We present metric- E3 a provably near-optimal algorithm for reinforcement learning in Markov decision processes in which there is a natural metric on the state space that allows the construction of accurate local models. The algorithm is a generalization of the E3 algorithm of Kearns and Singh, and assumes a black box for approximate planning. Unlike the original E3 , metric-E3 finds a near optimal policy in an amount of time that does not directly depend on the size of the state space, but instead depends on the covering number of the state space. Informally, the covering number is the number of neighborhoods required for accurate local modeling.
  • Publication
    Reaching Consensus on Social Networks
    (2009-01-01) Mossel, Elchanan; Schoenebeck, Grant
    Research in sociology studies the effectiveness of social networks in achieving computational tasks. Typically the agents who are supposed to achieve a task are unaware of the underlying social network except their immediate friends. They have limited memory, communication, and coordination. These limitations result in computational obstacles in achieving otherwise trivial computational problems. One of the simplest problems studied in the social sciences involves reaching a consensus among players between two alternatives which are otherwise indistinguishable. In this paper we formalize the computational model of social networks. We then analyze the consensus problem as well as the problem of reaching a consensus which is identical to the majority of the original signals. In both models we seek to minimize the time it takes players to reach a consensus.
  • Publication
    Competing in the Dark: An Efficient Algorithm for Bandit Linear Optimization
    (2009-01-01) Abernethy, Jacob D; Hazan, Elad; Rakhlin, Alexander
    We introduce an efficient algorithm for the problem of online linear optimization in the bandit setting which achieves the optimal O*(√T)regret. The setting is a natural generalization of the nonstochastic multiarmed bandit problem, and the existence of an efficient optimal algorithm has been posed as an open problem in a number of recent papers. We show how the difficulties encountered by previous approaches are overcome by the use of a self-concordant potential function. Our approach presents a novel connection between online learning and interior point methods.
  • Publication
    An Alternative Prior Process for Nonparametric Bayesian Clustering
    (2010-01-01) Wallach, Hanna M; Jensen, Shane T; Dicker, Lee; Heller, Katherine A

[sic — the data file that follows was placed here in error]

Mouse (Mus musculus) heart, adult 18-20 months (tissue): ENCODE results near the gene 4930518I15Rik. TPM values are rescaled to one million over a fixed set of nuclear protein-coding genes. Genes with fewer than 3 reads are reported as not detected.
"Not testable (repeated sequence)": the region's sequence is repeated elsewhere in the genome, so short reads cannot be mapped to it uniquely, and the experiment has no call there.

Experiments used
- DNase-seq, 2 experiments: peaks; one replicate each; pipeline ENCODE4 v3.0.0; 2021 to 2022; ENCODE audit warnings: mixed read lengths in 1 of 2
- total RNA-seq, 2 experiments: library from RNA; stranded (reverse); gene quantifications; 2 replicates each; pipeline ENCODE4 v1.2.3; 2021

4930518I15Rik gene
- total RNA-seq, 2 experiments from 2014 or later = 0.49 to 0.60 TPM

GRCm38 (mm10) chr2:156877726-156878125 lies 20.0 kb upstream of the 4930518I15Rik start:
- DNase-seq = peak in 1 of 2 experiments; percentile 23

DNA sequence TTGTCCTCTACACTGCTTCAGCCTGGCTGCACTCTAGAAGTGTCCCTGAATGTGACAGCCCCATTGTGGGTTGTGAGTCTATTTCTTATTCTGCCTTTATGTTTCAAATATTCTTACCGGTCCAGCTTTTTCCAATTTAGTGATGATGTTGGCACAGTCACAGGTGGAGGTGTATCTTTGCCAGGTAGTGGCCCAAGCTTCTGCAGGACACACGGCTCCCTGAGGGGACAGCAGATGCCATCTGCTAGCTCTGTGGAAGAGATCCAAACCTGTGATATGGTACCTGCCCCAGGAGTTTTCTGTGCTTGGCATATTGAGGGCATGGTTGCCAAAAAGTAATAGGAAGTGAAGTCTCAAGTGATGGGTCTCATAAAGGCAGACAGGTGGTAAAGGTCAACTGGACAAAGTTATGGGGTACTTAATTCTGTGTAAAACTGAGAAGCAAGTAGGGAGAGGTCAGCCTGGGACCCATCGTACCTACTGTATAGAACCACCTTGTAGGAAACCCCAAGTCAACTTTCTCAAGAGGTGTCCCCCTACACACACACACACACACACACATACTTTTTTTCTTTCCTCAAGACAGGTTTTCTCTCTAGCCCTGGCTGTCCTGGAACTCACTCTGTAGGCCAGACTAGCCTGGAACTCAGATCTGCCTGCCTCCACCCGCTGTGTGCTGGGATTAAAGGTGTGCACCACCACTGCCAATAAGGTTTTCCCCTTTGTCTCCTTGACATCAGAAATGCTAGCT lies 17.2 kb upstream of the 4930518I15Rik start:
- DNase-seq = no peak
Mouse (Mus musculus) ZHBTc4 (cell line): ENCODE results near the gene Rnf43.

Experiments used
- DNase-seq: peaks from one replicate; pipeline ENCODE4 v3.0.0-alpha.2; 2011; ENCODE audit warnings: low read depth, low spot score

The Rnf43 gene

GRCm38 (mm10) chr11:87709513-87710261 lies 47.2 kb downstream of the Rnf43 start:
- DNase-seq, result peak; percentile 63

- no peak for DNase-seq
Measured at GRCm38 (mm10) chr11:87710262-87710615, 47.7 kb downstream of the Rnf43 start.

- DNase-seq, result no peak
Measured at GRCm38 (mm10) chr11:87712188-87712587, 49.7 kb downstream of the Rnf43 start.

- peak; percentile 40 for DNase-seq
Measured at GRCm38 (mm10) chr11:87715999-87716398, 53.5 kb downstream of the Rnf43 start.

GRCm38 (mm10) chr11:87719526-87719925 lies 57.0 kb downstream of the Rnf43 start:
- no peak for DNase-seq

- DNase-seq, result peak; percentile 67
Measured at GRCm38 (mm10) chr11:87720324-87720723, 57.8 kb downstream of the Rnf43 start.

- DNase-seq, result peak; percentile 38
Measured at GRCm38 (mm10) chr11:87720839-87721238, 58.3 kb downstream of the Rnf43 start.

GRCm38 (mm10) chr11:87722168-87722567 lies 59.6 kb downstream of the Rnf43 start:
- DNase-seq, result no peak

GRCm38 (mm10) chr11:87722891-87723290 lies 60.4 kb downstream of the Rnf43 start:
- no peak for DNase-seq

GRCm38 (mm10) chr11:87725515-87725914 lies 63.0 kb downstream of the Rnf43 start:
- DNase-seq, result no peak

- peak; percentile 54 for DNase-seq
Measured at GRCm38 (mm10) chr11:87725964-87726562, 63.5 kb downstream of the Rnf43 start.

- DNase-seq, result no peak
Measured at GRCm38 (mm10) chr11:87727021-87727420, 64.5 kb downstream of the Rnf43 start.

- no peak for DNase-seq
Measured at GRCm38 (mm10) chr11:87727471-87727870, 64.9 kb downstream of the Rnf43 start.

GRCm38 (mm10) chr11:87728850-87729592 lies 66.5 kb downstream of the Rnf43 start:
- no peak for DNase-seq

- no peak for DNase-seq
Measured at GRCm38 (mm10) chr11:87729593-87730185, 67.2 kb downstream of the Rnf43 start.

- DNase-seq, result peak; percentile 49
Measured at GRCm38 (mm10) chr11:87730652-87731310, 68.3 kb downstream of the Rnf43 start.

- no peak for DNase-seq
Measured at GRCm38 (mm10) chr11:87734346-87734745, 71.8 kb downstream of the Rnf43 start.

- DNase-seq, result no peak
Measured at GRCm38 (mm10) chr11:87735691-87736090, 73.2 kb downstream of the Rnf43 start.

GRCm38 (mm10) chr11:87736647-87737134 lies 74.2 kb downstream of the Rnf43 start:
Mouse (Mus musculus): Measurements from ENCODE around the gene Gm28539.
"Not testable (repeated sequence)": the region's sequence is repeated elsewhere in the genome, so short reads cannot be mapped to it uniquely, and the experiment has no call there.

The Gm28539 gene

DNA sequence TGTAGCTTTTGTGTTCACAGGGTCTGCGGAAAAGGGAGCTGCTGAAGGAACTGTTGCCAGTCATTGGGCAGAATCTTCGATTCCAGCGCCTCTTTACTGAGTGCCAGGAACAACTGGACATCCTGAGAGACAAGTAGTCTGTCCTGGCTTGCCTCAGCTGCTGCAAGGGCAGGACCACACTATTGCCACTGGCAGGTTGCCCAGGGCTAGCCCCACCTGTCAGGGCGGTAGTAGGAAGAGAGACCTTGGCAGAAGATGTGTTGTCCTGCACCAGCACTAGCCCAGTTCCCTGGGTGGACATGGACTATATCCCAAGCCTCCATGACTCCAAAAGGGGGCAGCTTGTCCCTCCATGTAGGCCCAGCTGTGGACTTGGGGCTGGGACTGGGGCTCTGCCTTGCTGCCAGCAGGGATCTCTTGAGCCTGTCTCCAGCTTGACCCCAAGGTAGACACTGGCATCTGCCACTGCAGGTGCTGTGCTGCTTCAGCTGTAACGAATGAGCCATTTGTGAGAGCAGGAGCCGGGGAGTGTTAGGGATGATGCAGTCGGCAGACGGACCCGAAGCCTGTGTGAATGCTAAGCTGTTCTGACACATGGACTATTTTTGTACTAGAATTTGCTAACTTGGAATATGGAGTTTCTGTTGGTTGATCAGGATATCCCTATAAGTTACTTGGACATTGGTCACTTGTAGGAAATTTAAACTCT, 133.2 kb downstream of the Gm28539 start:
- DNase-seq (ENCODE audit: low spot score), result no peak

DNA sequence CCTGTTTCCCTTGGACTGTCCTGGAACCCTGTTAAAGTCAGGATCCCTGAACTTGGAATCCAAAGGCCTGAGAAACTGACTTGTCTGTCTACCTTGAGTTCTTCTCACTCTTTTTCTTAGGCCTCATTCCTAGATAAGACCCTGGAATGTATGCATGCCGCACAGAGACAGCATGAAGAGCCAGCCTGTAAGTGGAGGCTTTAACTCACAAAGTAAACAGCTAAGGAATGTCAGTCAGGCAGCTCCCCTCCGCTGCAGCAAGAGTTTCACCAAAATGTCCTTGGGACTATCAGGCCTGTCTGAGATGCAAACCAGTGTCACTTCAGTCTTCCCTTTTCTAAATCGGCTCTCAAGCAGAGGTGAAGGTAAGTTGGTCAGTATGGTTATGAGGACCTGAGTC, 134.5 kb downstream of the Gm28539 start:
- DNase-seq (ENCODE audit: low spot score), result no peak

Prior distributions play a crucial role in Bayesian approaches to clustering. Two commonly-used prior distributions are the Dirichlet and Pitman-Yor processes. In this paper, we investigate the predictive prob- abilities that underlie these processes, and the implicit "rich-get-richer" characteristic of the resulting partitions. We explore an alternative prior for nonparametric Bayesian clustering-the uniform process-for applications where the "rich-get-richer" property is undesirable. We also explore the cost of this process: partitions are no longer exchangeable with respect to the ordering of variables. We present new asymptotic and simulation-based results for the clustering characteristics of the uniform process and compare these with known results for the Dirichlet and Pitman-Yor processes. We compare performance on a real document clustering task, demonstrating the practical advantage of the uniform process despite its lack of exchangeability over orderings.
  • Publication
    Optimization, Learning, and Games With Predictable Sequences
    (2013-01-01) Rakhlin, Alexander; Sridharan, Karthik
    We provide several applications of Optimistic Mirror Descent, an online learning algorithm based on the idea of predictable sequences. First, we recover the Mirror Prox algorithm for offline optimization, prove an extension to Holder-smooth functions, and apply the results to saddle-point type problems. Next, we prove that a version of Optimistic Mirror Descent (which has a close relation to the Exponential Weights algorithm) can be used by two strongly-uncoupled players in a finite zero-sum matrix game to converge to the minimax equilibrium at the rate of O((log T)/T). This addresses a question of Daskalakis et al 2011. Further, we consider a partial information version of the problem. We then apply the results to convex programming and exhibit a simple algorithm for the approximate Max Flow problem.